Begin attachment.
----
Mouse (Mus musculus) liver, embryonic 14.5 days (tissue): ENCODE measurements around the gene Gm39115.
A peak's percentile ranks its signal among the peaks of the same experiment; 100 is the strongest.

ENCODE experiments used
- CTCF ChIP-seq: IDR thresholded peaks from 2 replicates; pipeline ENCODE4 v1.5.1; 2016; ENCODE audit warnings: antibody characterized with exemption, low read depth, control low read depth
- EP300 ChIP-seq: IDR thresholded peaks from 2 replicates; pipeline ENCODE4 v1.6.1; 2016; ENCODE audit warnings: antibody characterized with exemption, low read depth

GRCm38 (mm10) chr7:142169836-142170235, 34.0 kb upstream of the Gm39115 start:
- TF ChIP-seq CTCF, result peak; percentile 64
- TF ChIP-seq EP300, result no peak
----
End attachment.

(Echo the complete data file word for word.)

Mouse (Mus musculus) liver, embryonic 14.5 days (tissue): ENCODE measurements around the gene Gm39115.
A peak's percentile ranks its signal among the peaks of the same experiment; 100 is the strongest.

ENCODE experiments used
- CTCF ChIP-seq: IDR thresholded peaks from 2 replicates; pipeline ENCODE4 v1.5.1; 2016; ENCODE audit warnings: antibody characterized with exemption, low read depth, control low read depth
- EP300 ChIP-seq: IDR thresholded peaks from 2 replicates; pipeline ENCODE4 v1.6.1; 2016; ENCODE audit warnings: antibody characterized with exemption, low read depth

GRCm38 (mm10) chr7:142169836-142170235, 34.0 kb upstream of the Gm39115 start:
- TF ChIP-seq CTCF, result peak; percentile 64
- TF ChIP-seq EP300, result no peak